Jobs: Picking Our Targets (part 1 of 5)
This Guest Commentary is the first in a five-part series about employment/jobs in our community, by Sheridan Mayor Dave Kinskey. Originally published in The Sheridan Press on January 21, 2012.
Our country’s economy has been hard hit by the recession and Sheridan is no different. Historically Wyoming tends to lag behind the rest of the country by about two years, so it may have taken us a bit longer to feel the economic effects of the recession. Now as the rest of the country experiences its slow climb out of the economic decline, we in Sheridan find that we lag behind the national trend.
Still, the fact that the national economy appears to be recovering gives us cause to anticipate our own revival is on the horizon. As part of that revitalization, we need to stand firmly behind our established local businesses and support their growth.
We continue to encourage and embrace our agricultural industry, our travel and tourism industry and the energy industry. Additionally, we need to cultivate new and diversified jobs such as internet related jobs, light manufacturing and others.
Standing behind and continuing to provide opportunity for these and all local employers is the fastest and least expensive path to continued job growth. We must foster a favorable business climate that welcomes new businesses that may be considering expansion in or relocation to Sheridan.
Several years ago The Wadley Donovan Group – an economic development consulting firm – – was recruited by the Wyoming Business Council to provide a community profile for the Sheridan area. The study’s objectives were to identify realistic industry targets that offer diversity to our existing job base and are consistent with our quality of life.
The study identified and suggested industries that could operate competitively in Sheridan and provide employment opportunities that typically offer above-average wages. They include:
Information Services – Data processing and information retrieval services, electronic data storage/server farms, and IT services and products.
Professional, Scientific, Management and Technical Services – Engineering and environmental services, research, consulting, management and related services, many of which serve not only a regional but national and global customer and client base;
Small Supportive Office (back office) Operations – Administrative and customer support and service operations to address expanding needs of growing industries from mineral extraction to health care.
Small, Light Manufacturing – small, custom or niche manufacturing operations and service operations that fill specific needs of other manufacturers or consumers, a trade that is less vulnerable to overseas competition than traditional mass manufacturing.
Creative Arts, Western Arts, Home Furnishings – Artisans, crafters, writers, musicians with a focus on Western theme production companies, sound and recording studios, Western home décor, furniture, leather crafting and art;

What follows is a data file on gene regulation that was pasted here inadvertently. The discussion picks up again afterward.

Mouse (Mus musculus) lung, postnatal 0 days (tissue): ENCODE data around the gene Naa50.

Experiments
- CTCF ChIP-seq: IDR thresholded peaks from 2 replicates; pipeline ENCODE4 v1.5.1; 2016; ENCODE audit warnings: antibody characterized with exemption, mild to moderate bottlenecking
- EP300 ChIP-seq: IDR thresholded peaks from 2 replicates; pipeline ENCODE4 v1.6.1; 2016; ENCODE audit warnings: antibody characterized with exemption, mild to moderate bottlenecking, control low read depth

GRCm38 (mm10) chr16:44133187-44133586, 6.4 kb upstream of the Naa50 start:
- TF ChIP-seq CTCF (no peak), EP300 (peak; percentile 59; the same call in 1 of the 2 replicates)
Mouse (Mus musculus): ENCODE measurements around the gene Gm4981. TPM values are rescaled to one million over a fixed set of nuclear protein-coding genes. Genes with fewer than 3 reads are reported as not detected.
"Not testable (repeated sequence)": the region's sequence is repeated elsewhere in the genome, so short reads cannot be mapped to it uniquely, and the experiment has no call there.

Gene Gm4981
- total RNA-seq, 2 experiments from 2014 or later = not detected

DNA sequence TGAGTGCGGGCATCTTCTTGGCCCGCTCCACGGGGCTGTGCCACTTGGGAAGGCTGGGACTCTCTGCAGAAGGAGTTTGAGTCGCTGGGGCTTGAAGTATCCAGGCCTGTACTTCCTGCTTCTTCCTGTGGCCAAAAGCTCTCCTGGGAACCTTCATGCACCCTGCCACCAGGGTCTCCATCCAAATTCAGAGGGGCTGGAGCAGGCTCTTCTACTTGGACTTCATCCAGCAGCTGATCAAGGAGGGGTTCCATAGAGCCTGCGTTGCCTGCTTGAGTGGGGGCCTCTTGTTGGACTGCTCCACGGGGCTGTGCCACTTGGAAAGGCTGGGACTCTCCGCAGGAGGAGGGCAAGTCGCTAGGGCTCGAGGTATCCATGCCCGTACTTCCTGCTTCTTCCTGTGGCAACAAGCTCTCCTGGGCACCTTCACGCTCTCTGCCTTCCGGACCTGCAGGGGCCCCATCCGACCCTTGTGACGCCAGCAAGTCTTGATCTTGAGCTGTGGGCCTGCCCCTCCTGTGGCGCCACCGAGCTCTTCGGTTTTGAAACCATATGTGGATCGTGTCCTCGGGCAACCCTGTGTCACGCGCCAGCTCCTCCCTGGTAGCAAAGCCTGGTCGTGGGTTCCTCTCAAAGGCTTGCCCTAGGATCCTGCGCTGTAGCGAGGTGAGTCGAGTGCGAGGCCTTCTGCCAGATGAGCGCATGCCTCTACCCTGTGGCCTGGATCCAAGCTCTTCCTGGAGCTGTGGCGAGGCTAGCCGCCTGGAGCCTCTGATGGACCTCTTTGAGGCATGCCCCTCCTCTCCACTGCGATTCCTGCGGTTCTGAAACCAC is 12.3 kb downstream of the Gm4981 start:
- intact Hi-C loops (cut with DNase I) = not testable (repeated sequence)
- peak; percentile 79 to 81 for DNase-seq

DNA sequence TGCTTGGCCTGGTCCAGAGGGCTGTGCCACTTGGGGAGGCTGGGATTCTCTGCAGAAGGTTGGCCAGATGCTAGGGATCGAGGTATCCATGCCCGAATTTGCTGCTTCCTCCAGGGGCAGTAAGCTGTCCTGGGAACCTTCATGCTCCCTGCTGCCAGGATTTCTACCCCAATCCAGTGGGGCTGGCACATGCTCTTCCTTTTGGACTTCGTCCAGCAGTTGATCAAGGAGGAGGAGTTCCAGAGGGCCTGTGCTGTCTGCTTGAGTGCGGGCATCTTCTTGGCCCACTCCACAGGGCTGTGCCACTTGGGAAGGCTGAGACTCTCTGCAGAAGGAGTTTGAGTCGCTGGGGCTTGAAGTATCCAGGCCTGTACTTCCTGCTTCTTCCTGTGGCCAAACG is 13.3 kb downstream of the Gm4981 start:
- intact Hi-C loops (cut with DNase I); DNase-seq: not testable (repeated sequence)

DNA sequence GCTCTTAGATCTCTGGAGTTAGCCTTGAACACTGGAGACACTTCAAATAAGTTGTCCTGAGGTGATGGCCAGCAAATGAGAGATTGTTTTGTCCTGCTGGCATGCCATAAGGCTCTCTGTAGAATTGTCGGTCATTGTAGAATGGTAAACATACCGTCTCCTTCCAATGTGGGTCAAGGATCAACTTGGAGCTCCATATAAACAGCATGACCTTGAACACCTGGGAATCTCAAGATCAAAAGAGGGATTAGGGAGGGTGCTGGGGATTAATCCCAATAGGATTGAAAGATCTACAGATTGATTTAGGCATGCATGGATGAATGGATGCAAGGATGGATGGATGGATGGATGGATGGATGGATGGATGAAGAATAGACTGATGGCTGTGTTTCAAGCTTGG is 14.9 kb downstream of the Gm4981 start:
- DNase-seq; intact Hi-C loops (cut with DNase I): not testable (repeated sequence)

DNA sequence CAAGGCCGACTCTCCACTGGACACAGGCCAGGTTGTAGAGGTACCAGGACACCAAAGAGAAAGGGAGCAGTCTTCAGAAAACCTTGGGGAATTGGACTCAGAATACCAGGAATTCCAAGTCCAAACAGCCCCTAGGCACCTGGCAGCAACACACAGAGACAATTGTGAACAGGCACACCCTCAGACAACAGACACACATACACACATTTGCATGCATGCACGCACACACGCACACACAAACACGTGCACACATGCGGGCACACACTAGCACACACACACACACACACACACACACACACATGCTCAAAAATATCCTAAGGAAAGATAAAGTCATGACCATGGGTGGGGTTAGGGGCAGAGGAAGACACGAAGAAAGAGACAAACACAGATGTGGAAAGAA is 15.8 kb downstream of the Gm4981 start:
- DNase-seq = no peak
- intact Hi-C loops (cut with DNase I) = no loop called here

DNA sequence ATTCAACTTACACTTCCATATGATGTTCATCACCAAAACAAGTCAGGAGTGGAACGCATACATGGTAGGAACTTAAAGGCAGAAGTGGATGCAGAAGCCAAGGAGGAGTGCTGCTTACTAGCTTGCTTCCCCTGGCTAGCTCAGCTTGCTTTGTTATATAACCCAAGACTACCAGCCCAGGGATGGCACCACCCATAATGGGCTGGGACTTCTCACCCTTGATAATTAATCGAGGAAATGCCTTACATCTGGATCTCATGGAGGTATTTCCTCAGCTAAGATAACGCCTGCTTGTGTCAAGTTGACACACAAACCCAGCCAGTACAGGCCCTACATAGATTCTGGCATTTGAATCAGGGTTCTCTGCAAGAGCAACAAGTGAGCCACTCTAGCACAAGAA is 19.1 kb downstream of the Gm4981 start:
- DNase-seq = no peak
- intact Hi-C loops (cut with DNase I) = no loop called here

Recreation and Western-Themed Tourism – Year round recreational diversity supporting the image of Sheridan County as a creative and recreationally-active community – a fun and dynamic place to live, work, play and visit.
How did the Wadley Donovan firm select these industry segments? First, there are in fact businesses of each of these types already operating and growing in Sheridan. The fact that they find this a natural home makes them a sure fit for encouraging their expansion. Second, these are the jobs of the future. Third, these are jobs that have what the study authors call a “low head count” – – that is, small work places that can fit nicely within our local quality of life and community.
Identified also in the study was the potential for some of these businesses to partner with Sheridan College with the creation of training programs and job opportunities. With our superior local educational system, we can be assured that we are effectively preparing our children for these jobs of the future.
These targets build on our community’s unique blend of assets and challenges, and offer an excellent base for career, skills and income enhancement among our residents. At the same time they are consistent with our high quality of life.
If you would like to learn more about where we hope to go as a community with our economic development and diversification I recommend reading the Wadley Donovan study. If you would like a copy it is available on the City’s website at www.sheridanwy.net or you can contact my office and we will be happy to send you a copy.
Expanding the Sheridan employment market with these industry sectors assures growth in opportunity. The diversity they offer – in combination with our traditional job base – will lend greater stability to our local economy. We embrace our established businesses and are optimistic that others looking to relocate or expand will see Sheridan as a welcoming community with an available workforce primed and ready to go to work.
Together we will continue to build a future that is business –ready and job-friendly while maintaining our special quality of life.
Posted in the following categories: About Sheridan County, Economic & Business Development